Tuesday evening, the Supreme Court issued a reprieve for 13 abortion clinics in the state of Texas. The clinics had been closed after a ruling by the U.S. Court of Appeals for the 5th Circuit, which overturned a district court's earlier stay on a new Texas law requiring abortion clinics to meet ambulatory surgical center standards. The standards are medically unnecessary, since abortion is a simple outpatient procedure or, in some cases, just a matter of taking a pill. As the American Congress of Gynecologists and Obstetricians noted in a press release denouncing the Texas law, it is "plainly intended to restrict the reproductive rights of women in Texas through a series of requirements that improperly regulate medical practice and interfere with the patient-physician relationship." The Supreme Court largely sided with the original district court stay, which holds that Texas cannot enforce the draconian regulation while it's being fought over in court.
The ruling is surprising. As Irin Carmon at MSNBC writes, "Either or both Chief Justice John Roberts and Justice Anthony Kennedy appear to have signed on with the court’s liberals; both voted to let an earlier portion of the law go into effect, which also closed more than a dozen clinics." The earlier portion of the law, which has been upheld by the 5th Circuit, requires doctors who perform abortions to have hospital admitting privileges within 30 miles of their clinic. As with the requirement that abortion clinics meet surgical center standards, the hospital admitting privilege standard is medically unnecessary and clearly meant to force clinics, particularly in rural areas, to close.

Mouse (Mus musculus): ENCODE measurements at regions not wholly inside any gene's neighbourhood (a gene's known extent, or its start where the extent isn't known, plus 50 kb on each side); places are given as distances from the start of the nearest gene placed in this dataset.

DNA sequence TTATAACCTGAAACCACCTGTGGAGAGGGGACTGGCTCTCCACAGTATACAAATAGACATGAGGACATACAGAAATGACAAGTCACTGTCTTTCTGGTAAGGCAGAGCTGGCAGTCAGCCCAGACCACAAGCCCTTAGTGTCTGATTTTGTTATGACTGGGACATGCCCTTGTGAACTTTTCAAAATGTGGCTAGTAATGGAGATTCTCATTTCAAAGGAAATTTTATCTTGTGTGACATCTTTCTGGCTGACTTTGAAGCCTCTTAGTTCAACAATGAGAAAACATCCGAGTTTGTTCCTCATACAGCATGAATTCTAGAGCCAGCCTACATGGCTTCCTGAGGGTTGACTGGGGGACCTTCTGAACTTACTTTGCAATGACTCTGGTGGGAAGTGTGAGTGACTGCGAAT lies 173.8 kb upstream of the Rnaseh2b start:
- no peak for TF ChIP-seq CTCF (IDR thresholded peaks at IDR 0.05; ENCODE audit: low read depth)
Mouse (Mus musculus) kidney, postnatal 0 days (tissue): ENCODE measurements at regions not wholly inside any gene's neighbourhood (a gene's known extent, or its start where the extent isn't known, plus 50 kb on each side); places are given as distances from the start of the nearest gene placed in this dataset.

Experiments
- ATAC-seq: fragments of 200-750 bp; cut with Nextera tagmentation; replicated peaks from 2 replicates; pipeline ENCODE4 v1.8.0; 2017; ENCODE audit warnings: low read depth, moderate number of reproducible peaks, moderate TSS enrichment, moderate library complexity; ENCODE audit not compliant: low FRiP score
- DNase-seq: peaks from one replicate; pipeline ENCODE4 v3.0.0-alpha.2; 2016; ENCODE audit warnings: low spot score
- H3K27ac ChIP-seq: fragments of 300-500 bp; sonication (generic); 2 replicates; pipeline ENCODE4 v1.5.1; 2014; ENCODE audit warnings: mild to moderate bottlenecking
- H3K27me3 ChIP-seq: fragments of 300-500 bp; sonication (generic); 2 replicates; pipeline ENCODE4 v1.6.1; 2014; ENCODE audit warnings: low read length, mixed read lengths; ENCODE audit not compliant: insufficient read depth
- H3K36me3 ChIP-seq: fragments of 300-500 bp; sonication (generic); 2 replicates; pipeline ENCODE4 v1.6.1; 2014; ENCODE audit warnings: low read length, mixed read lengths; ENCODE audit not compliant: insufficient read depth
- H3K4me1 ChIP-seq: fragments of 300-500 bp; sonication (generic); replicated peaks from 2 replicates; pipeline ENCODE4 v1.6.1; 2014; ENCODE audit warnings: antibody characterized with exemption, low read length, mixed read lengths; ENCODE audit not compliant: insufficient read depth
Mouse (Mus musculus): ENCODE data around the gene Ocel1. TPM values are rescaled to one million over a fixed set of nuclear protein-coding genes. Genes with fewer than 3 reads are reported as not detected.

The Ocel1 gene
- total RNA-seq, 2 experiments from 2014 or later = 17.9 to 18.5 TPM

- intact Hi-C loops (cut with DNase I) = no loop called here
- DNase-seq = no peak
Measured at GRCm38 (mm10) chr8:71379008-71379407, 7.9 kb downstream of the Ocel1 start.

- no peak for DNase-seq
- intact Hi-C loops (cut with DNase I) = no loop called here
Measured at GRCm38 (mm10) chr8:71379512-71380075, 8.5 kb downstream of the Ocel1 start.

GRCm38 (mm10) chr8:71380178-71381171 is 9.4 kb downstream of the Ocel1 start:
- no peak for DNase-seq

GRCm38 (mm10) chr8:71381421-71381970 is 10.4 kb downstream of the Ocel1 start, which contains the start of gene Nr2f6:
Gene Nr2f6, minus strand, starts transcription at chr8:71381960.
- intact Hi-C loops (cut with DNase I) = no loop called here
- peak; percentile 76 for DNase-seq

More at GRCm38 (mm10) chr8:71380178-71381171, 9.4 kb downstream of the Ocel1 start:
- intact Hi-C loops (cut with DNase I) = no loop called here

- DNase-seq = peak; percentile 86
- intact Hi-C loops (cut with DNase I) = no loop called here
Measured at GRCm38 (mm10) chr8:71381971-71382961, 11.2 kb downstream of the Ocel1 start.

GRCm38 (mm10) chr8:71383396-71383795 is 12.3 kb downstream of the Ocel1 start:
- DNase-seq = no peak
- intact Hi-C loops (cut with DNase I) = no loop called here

The odds are very high that the Supreme Court is going to have to rule on the Texas law eventually, because while the appeals court has upheld one part of it and seems amenable to the rest, other appeals courts have struck down or stayed similar laws in other states. As Ian Millhiser at ThinkProgress noted earlier this month, the appeals court in its last ruling on the law, actually called "attention to the fact that their approach to abortion cases is at odds with the way other federal courts of appeals handle similar cases." In other words, they are pretty much begging the Supreme Court to decide this. But since either Roberts or Kennedy—or both—can't seem to decide how much they support disingenuous regulations that pretend to be about women's health but are actually about regulating legal abortion out of existence, there's no way to speculate from this stay how they are going to rule going forward.
In the meantime, 13 clinics will likely reopen either immediately or soon, sparing many women in Texas who need abortions from scrambling desperately to get help in other states or turning to the black market for abortion-inducing drugs.